Story and Photos by Stefanie Jackson – The Office, a newly opened professional workspace in Belle Haven featuring open and private office space and high-speed internet, isn’t your average old building that has been repurposed and given a new lease on life.
Originally opened as the Belle Haven Bank in 1907, The Office is steeped in history, as is the backstory of the couple who owns and operates it, David and Dorie McCaleb.
The McCalebs moved to the Eastern Shore around 2005, but their story really starts with David McCaleb’s grandfather.
The late Walter Flavius McCaleb Jr., born in 1912, was a banker in Ohio who dreamed of moving to the countryside and becoming a farmer.
He and his family arrived on the Eastern Shore in 1947 to live on a farm he had purchased in Craddock Neck. McCaleb was “not well-received” by local bankers because he used his connections as a former Ohio banker to obtain loans for clients – some of whom were farmers – when his competitors couldn’t, David McCaleb said.
Walter McCaleb dabbled in farming but was not very successful. He soon moved on to the insurance business and started W.F. McCaleb Jr. Insurance, which he operated in the former bank on Belle Haven Road, which was built in 1906.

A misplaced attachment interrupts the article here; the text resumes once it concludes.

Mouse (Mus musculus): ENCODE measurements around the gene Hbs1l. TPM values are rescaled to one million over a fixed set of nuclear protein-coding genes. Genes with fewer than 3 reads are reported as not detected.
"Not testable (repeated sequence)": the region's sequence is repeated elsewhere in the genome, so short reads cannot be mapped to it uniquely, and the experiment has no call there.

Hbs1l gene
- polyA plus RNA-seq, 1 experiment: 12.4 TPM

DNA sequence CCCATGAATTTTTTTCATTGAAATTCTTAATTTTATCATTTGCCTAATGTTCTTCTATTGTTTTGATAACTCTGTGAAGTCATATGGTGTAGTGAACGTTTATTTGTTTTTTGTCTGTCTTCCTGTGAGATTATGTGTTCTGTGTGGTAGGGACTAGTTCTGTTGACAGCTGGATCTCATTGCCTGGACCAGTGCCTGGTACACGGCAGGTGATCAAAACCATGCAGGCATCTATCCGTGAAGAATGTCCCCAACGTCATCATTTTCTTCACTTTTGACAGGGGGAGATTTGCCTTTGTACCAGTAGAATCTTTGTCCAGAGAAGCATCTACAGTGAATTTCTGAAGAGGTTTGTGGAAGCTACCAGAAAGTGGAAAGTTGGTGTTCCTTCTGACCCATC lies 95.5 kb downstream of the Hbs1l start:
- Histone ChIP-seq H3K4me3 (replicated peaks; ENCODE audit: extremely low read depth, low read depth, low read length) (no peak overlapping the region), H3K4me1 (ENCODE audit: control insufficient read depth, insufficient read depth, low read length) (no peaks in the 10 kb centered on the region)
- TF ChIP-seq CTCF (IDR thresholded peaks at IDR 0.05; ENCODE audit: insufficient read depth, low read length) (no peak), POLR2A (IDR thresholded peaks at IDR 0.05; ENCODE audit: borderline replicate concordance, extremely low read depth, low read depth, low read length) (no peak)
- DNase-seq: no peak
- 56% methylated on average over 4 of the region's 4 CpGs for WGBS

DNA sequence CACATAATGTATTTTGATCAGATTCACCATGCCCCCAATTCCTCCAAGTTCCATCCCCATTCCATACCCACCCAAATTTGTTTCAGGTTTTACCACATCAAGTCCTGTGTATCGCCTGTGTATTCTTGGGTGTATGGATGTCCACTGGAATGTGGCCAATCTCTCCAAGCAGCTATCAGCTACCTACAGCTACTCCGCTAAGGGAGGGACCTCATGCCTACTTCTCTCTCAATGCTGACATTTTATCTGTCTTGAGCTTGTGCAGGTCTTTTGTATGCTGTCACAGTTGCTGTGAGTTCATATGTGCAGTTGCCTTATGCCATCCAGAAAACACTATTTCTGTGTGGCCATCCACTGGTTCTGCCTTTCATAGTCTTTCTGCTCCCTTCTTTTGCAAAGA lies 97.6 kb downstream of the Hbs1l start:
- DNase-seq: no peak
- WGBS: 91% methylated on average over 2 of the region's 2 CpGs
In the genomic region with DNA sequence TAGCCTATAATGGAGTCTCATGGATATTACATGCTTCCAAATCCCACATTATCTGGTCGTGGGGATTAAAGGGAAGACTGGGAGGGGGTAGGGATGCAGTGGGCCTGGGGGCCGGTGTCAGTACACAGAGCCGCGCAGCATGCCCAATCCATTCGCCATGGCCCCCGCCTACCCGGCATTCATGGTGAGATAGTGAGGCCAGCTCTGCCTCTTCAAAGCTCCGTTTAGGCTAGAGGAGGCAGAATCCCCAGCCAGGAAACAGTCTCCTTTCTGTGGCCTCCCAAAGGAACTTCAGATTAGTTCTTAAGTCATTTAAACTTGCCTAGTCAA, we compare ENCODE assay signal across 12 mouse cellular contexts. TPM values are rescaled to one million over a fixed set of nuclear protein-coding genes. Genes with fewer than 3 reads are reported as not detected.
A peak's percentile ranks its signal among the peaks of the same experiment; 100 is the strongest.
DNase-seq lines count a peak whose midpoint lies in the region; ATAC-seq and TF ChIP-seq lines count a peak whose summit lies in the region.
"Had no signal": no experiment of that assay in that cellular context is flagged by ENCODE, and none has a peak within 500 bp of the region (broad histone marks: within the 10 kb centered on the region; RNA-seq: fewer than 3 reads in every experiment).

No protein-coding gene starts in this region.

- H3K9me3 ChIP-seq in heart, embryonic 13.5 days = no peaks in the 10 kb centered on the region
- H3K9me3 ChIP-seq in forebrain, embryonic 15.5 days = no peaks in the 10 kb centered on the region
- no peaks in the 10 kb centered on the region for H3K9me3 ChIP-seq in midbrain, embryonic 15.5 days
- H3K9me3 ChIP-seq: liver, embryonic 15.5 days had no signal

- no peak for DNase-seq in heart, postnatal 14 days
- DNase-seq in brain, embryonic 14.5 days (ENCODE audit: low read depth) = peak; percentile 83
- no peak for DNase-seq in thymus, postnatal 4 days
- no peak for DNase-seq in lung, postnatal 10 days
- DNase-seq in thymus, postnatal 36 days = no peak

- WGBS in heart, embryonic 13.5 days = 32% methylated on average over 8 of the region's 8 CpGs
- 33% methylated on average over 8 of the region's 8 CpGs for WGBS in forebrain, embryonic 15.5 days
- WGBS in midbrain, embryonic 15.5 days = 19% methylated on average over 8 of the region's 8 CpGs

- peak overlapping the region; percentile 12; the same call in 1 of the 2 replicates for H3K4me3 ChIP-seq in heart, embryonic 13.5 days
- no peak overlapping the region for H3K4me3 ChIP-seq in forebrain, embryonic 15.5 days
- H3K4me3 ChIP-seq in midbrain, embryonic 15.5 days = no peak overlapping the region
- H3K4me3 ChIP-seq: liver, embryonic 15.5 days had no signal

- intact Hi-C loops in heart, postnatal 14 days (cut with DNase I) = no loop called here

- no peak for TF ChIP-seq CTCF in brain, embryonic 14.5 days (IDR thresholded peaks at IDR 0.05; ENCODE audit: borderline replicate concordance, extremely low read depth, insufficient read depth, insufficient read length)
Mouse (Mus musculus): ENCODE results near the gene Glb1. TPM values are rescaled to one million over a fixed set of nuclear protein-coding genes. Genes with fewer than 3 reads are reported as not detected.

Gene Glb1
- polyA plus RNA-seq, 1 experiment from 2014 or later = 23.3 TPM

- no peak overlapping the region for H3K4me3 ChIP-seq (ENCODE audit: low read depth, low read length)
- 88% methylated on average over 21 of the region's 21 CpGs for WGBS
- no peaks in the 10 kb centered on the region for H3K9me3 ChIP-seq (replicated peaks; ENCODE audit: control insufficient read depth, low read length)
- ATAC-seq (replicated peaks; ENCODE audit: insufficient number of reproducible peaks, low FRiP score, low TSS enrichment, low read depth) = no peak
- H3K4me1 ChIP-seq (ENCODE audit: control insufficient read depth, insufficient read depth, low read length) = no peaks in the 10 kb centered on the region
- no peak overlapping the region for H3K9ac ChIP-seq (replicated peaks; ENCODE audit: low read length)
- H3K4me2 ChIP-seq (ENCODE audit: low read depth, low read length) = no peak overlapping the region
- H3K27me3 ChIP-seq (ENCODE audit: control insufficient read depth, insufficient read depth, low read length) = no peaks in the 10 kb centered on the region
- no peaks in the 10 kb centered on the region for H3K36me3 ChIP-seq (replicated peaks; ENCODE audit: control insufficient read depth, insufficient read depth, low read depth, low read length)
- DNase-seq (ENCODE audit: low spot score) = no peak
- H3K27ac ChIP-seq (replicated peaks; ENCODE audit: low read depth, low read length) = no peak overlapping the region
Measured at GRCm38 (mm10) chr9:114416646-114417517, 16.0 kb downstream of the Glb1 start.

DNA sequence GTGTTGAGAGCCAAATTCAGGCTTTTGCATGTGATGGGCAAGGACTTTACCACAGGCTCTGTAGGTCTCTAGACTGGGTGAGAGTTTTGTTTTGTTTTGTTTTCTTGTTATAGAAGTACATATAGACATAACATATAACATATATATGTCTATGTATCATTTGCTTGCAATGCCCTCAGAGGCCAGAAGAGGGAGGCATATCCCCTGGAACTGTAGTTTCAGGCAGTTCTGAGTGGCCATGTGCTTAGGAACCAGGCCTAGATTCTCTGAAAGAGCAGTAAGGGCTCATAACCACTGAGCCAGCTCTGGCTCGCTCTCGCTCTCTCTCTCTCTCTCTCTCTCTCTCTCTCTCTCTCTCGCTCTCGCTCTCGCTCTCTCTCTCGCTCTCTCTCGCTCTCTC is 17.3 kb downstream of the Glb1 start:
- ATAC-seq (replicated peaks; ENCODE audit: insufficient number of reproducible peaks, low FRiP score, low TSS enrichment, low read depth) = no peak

He rented the property at first, then he purchased it from Burleigh and Henrietta Mears in the late 1950s.
His son, Edwin Philip “Phil” McCaleb, also helped run the insurance company. Phil’s son David McCaleb was born in Nassawadox in 1971.
Phil McCaleb and his sisters took over the insurance business, and an addition to the building was built in 1987.
Fast forward to the 21st century and David McCaleb and his wife, Dorie McCaleb, were living in Colorado, where they met when she was in college and he was in the U.S. Air Force Academy.
David McCaleb left the military in 2000 and worked in finance for “corporate America” while his wife was an accountant who worked from home while raising their two children.
She left accounting and started an interior design firm with her sister, which her husband joined around 2002 or 2003. David McCaleb discovered the world of online business and ran a website that sold blinds and shutters.
Around 2005, the couple realized they needed to move to the Shore to care for aging parents. When Phil McCaleb died in 2015, he left behind the insurance business and its 10 employees, for which David McCaleb was now responsible.
The insurance business was moved to a new building on Route 13 in 2017, but the McCalebs still owned the old building on Belle Haven Road.
Dorie McCaleb, with her interior design experience, wanted to restore the historic property, but her husband was under too much stress at the time to consider taking on such a huge project. They agreed to sell the building.
After the property was up for sale for a year and a half but failed to attract a buyer, David McCaleb gave his wife his blessing to begin renovating the former bank and they took it off the market.
Dorie McCaleb unearthed many historical treasures during the demolition and heavy renovation that began in 2019. She discovered original hardwood flooring and the tin-paneled high ceiling, both of which had been buried under previous renovations that had attempted to modernize the old building.